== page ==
Curved, single -tip and false-edged blade, of flat section; Oriental, iron quillon with langets and straight quillons ending in buttons, decorated with gold-inlaid floral motifs, the back of the grip decorated with gilt motifs, with anatomic, ivory grip scales with angled pommel. Wooden scabbard with leather covering, white metallic and brass mounts. Worked in Oriental style, with shamshir-like quillon.
The scabbard looks like something one might see in an Indian regiment. I wonder if this might possibly have belonged to a British or Indian officer?
British Pattern 1821 Light Cavalry Officer’s Sword
Bucks Yeomanry Officer’s 1821 Pattern Sword, the 89 cm bright blade by Hobson & Sons, London & Woolwich with single fuller is etched with a shield ‘Bucks Yeomanry’ crowned VR cypher and a scroll ‘Vety.Surgeon, Lepper’ plus panels of scrolling foliage, the pierced triple bar steel hand guard with patterned back strap, wire bound fish skin grip contained in its steel scabbard.
An interesting pair as their hilts are of identical form, hallmarked silver hilts made in London only three years apart. Blades of similar type, but different thickness and length. I bet there is a story to them that has been lost, owned by two relatives, or two friends in the same unit. (Unit regs stipulated at the time that all officers had to have matching swords in a Regiment). Something like that.
The blade lengths are 81.5cm, silver hilt hallmarks for London 1794 and 1797, reeded ivory grip and square pommel, 91cm and 94.5cm long overall. The 1797 date is interested, being after the new 1796 double shell pattern. Perhaps made for a volunteer unit.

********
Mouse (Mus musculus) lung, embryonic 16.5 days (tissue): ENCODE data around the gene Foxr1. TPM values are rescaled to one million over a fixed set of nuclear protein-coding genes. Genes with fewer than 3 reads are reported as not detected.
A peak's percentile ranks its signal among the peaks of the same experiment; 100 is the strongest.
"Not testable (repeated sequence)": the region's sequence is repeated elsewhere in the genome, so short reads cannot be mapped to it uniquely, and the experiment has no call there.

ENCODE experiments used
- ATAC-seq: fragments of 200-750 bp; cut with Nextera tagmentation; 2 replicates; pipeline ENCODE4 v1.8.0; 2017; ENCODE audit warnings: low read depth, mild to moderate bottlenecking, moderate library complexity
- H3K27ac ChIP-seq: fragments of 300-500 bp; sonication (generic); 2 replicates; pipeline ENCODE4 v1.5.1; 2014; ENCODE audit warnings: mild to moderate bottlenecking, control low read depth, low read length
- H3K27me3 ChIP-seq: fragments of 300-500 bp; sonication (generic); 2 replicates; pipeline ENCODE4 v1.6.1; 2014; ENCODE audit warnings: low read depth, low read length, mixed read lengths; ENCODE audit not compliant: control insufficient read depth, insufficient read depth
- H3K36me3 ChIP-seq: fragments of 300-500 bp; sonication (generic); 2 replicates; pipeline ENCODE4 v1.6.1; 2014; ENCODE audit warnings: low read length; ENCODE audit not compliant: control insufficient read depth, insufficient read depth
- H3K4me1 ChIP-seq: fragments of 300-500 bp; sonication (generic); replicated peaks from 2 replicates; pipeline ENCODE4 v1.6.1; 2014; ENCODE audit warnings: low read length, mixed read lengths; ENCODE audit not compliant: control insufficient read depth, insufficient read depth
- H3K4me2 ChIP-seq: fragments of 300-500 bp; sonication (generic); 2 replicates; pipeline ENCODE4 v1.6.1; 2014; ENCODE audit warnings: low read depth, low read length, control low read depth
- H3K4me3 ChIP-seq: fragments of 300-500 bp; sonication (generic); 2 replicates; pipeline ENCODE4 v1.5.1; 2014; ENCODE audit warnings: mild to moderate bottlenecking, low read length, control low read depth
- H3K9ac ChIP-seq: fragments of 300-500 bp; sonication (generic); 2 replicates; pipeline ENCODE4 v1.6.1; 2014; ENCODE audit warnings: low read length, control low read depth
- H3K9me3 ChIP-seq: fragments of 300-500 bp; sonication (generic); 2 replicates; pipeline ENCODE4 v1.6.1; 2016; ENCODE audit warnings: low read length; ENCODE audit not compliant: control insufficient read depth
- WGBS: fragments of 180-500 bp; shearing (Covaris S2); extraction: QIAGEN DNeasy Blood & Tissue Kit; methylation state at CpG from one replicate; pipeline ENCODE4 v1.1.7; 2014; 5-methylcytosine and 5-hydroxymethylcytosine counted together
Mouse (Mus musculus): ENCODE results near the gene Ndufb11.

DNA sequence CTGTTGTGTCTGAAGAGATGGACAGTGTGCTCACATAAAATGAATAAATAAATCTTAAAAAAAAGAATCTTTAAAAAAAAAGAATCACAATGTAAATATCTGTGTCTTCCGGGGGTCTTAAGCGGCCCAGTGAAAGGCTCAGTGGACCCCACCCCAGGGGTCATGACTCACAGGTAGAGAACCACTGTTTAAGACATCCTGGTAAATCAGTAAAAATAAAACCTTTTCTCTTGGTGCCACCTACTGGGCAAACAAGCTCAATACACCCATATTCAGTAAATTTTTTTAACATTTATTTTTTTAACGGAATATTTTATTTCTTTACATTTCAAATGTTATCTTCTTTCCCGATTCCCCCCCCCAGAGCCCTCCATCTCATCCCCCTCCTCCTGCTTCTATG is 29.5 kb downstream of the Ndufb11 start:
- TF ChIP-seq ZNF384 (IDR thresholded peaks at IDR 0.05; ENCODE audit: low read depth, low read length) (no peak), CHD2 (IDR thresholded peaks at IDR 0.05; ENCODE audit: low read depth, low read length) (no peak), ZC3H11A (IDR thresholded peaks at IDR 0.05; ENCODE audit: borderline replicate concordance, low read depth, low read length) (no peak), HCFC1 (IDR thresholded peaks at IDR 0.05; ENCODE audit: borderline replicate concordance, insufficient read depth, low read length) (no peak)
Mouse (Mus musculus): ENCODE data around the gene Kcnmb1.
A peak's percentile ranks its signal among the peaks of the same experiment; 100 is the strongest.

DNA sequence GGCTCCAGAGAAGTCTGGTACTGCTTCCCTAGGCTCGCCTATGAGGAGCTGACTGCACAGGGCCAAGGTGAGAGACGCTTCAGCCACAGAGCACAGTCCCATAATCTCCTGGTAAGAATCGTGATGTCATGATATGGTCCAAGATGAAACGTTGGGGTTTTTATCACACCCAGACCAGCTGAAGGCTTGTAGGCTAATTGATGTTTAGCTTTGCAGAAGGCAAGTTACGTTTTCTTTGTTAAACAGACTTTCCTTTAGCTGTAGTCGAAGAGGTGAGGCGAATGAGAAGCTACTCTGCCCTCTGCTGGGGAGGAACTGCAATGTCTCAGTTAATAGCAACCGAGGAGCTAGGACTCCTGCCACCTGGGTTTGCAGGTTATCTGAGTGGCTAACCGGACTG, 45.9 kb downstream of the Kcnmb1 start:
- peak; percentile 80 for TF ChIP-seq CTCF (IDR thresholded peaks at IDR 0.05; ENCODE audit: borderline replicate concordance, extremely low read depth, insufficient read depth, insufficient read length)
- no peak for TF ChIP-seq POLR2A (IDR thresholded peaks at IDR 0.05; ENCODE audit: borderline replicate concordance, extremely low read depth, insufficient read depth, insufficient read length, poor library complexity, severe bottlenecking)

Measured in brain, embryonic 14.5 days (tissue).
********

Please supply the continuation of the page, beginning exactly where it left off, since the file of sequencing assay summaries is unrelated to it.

A fine 1796 Pattern Cavalry Officers sword. Etched blade 30" with Stands of Arms and William IV Cypher. Blade in beautiful condition. Gilt brass stirrup hilt. Copper bound leather over wood grip. In its steel scabbard.
The auction house does not provide a photo of the royal cypher. I would be very surprised if it was a William IV cypher as this style of sword would have been out of use for about 10 years by the time he took the throne.
An antique late 19th / early 20th century believed Victorian malacca cane sword stick / walking cane. With a horn handle and an embossed silver white metal collar with engraved initials ‘A.B.’ Having a concealed pointed square blade to the interior. Measures approx 88 cm long.
British Pattern 1822 Infantry Officer’s Sword with Curved Clipped-Point Blade, c.1822-30
The clipped-point blade was popular in Italy in the 19th century. This blade may not be original to the hilt and may be from an Italian or other European officer’s sword. The royal cypher on the guard is GRIV for George IV. Blade length 80 cm.
British Pattern 1897 Infantry Officer’s Sword, c.WWI
Czerny’s is good at taking a super common sword of average quality and below average condition and making it look amazing and important. And Tumblr loves sword pics with black backgrounds. So here you go!
It seems fitting on this, Armistice Day 11th November 2018, the 100th anniversary of the end of WW1, to honour a fallen soldier.
This sword recently came into my possession and even without the provenance would have attracted my attention, as fitting exactly into the kind of swords I specialise in: non-regulation, or rather special order, officers’ fighting swords. It was made in 1897 by Wilkinson for an officer of the 4th Gurkha Rifles who served in war and peace for over two decades, ultimately giving his life.